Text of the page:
Measurement of benthic photosynthesis and calcification in flowing-through seawater with stable carbonate chemistry
Limnol. Oceanogr. Methods 10:555-559 (2012) | DOI: 10.4319/lom.2012.10.555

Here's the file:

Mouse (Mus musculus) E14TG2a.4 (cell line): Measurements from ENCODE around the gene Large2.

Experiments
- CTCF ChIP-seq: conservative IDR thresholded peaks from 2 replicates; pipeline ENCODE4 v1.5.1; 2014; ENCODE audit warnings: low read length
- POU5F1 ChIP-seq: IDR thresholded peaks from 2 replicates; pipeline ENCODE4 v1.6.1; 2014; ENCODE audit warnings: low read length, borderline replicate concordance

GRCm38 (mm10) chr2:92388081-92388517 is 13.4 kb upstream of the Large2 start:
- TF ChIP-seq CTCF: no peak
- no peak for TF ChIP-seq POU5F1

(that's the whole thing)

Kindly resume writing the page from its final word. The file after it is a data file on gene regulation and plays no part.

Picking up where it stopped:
ABSTRACT: Estimation of photosynthetic or calcification rates of benthic organisms under stable seawater chemistry is important to fathom their capacity of CO2 fixation under constant or controlled levels of pCO2 and acidity of seawater. The flowing-through system, introduced here, can hold large individuals or colonies and maintain the carbonate chemical parameters stable while photosynthetic or calcification rate is measured based on the assimilation pipe inlet and outlet differences in dissolved O2 concentrations or total alkalinity. The data obtained with this system for macroalgae showed constancy over time under controlled conditions, resulting in higher photosynthetic rates compared with those measured in a closed mode, which caused significant changes in the carbonate system (decreased pCO2 and DIC and increased pH). When the method was applied to measurements of calcification based on the changes in total alkalinity, reliable data were obtained for both coralline algae and oysters. In addition, it can also be applied to measure respiration of both macrophyte and animals and to test the effects of increased pCO2 and current speeds when these factors are controlled under either laboratory or field conditions while exposed to natural solar radiation.